When exploited, this security flaw allows an attacker to subvert this isolation and read all of the protected data on a computer. These data could include anything from passwords to personally identifiable information from your tax program. These attacks can be especially damaging for cloud services because they run shared setups where users share hardware but are isolated by software. By hacking one user’s cloud instance, hackers can use these security flaws to see all the data on the shared hardware. Fortunately, the security flaw is difficult to exploit, and attackers must compromise a machine before they can exploit these chip vulnerabilities.

Cyber security concept.What’s Being Done?
Companies like Intel, Apple, Google, and Microsoft have released patches to defend against these security flaws. The patches further isolate the core’s memory but may degrade performance by as much as 30 percent. Most vendors report that general computer users will not see such a large decrease in performance.

LMI is implementing a remediation plan to patch all vulnerable systems. We will test the patches against a pilot group of machines before releasing them to the rest of the organizational ecosystem. This will allow our team to identify and address potential issues with the patches to maintain LMI operations as the patches are implemented.

To protect your personal systems, install patches and operating system updates as soon as they are released, and make sure your web browsers are up to date. Most browsers automatically update, but it is beneficial to verify that they have been patched.

Looking Ahead
As an organization directly involved in the cyber space, LMI is aware that security flaws and exploits will continue to be a concern. This specific cyber scare is far less concerning than the number of security vulnerabilities we saw in 2017. We expect to see even more vulnerabilities in 2018 because of the evolving nature of hackers and the spread of far-reaching security flaws. Our team will continue to adapt to the ever-changing cyber threat landscape as threat actors change their tools and techniques.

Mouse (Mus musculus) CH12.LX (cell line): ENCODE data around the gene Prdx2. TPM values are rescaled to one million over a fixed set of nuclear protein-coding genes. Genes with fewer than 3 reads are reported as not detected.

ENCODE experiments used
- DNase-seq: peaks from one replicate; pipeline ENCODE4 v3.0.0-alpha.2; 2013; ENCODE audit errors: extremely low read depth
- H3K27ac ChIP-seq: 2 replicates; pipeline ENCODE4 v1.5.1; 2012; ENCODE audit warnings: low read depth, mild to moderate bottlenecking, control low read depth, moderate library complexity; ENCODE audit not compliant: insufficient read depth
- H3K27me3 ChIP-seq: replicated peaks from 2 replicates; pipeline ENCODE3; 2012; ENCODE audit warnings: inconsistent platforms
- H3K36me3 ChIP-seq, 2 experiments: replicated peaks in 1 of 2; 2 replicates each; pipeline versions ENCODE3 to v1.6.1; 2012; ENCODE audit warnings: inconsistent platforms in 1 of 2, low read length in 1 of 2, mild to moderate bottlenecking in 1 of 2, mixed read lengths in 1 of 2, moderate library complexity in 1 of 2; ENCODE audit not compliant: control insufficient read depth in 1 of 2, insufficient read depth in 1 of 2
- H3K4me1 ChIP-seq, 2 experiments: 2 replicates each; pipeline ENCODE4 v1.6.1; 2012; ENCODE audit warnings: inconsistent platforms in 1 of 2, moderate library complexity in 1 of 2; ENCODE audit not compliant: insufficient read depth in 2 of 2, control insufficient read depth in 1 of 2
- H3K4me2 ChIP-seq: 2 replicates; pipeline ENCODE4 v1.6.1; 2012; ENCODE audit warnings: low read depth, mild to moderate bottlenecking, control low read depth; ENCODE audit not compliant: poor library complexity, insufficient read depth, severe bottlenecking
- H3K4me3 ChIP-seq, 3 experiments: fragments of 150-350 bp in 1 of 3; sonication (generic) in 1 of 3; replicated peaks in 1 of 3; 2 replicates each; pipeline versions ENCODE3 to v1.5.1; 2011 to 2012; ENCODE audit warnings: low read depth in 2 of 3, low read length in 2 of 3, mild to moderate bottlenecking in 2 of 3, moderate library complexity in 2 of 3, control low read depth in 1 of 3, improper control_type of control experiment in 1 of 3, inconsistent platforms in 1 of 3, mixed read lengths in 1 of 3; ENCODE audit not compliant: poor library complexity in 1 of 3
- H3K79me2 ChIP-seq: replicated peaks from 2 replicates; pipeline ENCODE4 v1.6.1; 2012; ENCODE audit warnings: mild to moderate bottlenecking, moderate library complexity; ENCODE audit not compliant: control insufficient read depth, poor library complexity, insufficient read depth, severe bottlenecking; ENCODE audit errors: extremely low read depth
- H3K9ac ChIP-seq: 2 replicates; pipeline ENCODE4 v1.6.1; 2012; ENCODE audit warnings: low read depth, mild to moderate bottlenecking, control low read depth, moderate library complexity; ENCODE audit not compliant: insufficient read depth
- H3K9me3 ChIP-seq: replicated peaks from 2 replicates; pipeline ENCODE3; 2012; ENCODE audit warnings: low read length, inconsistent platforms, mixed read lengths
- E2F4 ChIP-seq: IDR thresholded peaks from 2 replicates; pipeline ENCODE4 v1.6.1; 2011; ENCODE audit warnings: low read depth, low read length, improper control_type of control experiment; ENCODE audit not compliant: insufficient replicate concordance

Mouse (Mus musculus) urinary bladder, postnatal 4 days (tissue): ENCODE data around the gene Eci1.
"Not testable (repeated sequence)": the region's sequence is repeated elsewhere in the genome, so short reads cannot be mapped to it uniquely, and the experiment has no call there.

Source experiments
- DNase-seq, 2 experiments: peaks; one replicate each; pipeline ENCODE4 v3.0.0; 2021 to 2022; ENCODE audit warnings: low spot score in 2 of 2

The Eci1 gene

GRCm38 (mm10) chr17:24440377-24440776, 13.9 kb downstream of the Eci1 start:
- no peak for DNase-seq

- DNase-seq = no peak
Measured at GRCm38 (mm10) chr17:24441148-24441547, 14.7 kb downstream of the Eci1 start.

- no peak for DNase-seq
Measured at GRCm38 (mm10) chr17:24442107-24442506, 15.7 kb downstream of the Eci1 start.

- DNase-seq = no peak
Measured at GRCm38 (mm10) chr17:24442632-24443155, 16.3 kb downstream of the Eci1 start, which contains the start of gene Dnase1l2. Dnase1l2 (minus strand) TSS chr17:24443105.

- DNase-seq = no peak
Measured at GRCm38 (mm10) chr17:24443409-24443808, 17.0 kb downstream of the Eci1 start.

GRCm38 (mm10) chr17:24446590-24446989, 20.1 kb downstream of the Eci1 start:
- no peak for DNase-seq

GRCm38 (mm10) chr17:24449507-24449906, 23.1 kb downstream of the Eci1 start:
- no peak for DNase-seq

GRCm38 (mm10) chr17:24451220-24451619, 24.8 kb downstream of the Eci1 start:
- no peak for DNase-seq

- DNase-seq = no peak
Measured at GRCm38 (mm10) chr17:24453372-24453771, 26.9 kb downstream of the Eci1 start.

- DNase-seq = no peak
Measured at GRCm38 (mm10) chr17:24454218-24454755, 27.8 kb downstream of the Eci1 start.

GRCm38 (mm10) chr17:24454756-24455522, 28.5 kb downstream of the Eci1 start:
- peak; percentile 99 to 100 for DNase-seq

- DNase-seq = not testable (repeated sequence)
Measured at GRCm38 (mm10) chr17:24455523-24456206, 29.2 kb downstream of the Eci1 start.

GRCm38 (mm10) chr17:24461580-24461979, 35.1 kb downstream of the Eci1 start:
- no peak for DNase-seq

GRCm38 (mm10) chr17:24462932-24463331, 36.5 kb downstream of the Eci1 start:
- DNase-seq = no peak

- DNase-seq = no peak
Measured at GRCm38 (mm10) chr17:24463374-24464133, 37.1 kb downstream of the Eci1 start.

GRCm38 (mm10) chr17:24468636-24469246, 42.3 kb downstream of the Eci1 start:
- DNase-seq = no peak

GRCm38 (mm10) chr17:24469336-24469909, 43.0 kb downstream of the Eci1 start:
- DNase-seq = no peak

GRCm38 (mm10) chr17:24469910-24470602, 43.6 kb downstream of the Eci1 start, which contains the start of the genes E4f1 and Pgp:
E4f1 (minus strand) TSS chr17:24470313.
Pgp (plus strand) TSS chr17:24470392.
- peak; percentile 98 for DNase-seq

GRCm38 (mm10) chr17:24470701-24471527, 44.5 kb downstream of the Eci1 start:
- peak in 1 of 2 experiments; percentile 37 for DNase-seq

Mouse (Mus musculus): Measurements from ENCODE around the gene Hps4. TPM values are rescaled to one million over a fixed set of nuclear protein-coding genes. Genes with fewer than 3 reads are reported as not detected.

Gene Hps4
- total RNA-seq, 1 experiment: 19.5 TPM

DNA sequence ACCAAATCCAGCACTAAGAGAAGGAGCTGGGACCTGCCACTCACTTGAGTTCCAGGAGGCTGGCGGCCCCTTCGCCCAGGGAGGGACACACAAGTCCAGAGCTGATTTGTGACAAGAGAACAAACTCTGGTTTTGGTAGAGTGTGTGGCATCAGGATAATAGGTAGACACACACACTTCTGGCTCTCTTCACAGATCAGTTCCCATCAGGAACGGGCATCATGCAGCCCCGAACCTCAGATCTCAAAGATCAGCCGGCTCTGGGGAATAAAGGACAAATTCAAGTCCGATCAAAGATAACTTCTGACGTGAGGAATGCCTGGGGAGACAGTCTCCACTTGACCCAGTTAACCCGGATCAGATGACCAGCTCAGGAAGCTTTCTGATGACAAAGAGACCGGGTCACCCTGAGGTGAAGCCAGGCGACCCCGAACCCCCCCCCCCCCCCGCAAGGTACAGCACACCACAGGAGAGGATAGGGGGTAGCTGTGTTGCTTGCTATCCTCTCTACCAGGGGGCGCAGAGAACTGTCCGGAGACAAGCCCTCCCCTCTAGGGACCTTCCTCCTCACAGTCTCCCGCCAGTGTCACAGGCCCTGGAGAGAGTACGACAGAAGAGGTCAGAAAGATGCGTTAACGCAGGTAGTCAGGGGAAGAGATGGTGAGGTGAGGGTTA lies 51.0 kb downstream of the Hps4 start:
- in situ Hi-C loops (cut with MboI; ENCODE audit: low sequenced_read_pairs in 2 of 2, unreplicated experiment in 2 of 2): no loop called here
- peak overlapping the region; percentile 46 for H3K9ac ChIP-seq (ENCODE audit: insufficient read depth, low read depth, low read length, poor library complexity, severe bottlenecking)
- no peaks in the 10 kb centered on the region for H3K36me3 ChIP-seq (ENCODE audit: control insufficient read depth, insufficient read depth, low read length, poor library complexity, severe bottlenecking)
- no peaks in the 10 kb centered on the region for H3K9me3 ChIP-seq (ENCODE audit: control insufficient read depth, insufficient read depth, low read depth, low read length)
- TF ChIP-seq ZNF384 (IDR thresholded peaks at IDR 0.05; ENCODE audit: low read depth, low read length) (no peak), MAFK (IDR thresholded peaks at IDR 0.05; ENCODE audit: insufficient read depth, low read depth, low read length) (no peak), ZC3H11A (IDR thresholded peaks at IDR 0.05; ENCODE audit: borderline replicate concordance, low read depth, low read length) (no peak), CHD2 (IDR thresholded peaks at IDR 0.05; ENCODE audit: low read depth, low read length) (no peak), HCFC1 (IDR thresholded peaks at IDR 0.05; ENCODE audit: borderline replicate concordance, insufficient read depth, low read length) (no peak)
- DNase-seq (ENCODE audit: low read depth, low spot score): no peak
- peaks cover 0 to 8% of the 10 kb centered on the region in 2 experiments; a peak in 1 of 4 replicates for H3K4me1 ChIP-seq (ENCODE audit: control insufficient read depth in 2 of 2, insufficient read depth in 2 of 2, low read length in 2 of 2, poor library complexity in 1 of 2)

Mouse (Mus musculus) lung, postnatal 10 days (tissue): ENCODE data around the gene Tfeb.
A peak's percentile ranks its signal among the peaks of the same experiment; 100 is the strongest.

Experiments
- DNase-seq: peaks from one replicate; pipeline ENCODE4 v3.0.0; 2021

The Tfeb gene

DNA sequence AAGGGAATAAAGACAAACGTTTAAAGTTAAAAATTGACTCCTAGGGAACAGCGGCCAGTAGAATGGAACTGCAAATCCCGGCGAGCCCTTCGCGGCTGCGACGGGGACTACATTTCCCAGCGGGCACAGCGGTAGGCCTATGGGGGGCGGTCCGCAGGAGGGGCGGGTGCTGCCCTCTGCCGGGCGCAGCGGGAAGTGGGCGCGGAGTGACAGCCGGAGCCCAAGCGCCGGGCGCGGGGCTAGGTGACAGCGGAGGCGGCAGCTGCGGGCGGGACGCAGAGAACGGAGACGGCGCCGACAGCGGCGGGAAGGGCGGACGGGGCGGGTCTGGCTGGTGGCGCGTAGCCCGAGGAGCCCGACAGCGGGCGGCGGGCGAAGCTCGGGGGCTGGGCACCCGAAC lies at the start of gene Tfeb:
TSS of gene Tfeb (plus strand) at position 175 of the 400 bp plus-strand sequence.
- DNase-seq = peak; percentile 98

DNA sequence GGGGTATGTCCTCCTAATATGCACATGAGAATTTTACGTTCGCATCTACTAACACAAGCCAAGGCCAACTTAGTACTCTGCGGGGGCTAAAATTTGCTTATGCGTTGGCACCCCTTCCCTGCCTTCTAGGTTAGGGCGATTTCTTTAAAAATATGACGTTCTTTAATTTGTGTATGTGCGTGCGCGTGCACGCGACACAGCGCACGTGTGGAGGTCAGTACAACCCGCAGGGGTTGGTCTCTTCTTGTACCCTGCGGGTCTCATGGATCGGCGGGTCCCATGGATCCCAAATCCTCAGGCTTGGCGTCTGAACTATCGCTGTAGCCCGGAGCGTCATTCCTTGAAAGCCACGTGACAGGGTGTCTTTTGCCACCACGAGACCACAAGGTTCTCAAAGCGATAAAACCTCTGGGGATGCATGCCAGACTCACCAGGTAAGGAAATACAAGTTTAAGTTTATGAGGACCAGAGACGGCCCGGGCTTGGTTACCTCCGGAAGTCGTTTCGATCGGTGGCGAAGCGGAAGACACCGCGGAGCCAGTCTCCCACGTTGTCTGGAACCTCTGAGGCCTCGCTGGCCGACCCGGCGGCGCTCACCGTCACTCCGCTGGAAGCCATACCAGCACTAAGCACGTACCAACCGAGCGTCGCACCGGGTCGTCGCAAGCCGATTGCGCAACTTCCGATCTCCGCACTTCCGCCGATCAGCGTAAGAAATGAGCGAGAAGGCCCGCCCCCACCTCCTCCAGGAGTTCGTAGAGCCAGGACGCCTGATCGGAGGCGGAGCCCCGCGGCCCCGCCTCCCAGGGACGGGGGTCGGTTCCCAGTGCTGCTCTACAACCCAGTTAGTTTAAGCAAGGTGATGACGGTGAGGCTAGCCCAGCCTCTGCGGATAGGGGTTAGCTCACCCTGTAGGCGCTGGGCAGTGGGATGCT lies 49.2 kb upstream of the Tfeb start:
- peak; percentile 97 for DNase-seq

Jonathan Stammler is the Information Security Manager for the Enterprise Technology Services group at LMI. He received an MS in information security from Georgia Institute of Technology and a BS in information technology from George Mason University. If you’d like more information on how LMI can assist your organization with its cybersecurity needs, please email Jonathan.

Share and Enjoy

  • Facebook
  • Twitter
  • Delicious
  • LinkedIn
  • StumbleUpon
  • Add to favorites
  • Email
  • RSS

Gartner predicts there will be an estimated 8.4 billion IoT devices by 2020. Tenable President, Chief Operating Officer and Co-Founder Jack Huffard discusses how the proliferation of digital assets and connected devices are creating an exposure gap in cyber defenseand shares how organizations can fight back against cyber-attacks. Huffard participated on the Successful Cybersecurity Growth Companies In the Region panel at the Capital Cybersecurity Summit on Nov. 15, 2017.


jack-huffard-2015-2-webIt’s been more than two years since the Office of Personnel Management (OPM) disclosed one of the largest data breaches in history, but just last week, the agency’s inspector general gave them a failing grade when it comes to critical areas like risk management and contingency planning.

In addition, the data breaches and attacks we’ve recently seen across a variety of industries, including entertainment, critical infrastructure, retail and finance, make it clear that all organizations are still failing when it comes to basic cyber hygiene.

Today, a company’s assets range not just from laptops to servers, but include mobile devices, internet-connected appliances and the cloud. The latest research shows the number of these assets are only going to increase. For example, Gartner predicts there will be an estimated 8.4 billion IoT devices by 2020. And according to a 2016 IDG Enterprise Cloud Computing Survey, 70 percent of organizations already have apps in the cloud and 16 percent more will in 12 months. This modern, elastic attack surface, where the assets themselves and their associated vulnerabilities are constantly expanding, contracting and evolving, has created a massive gap in organizations’ ability to truly understand their cyber exposure at any given time.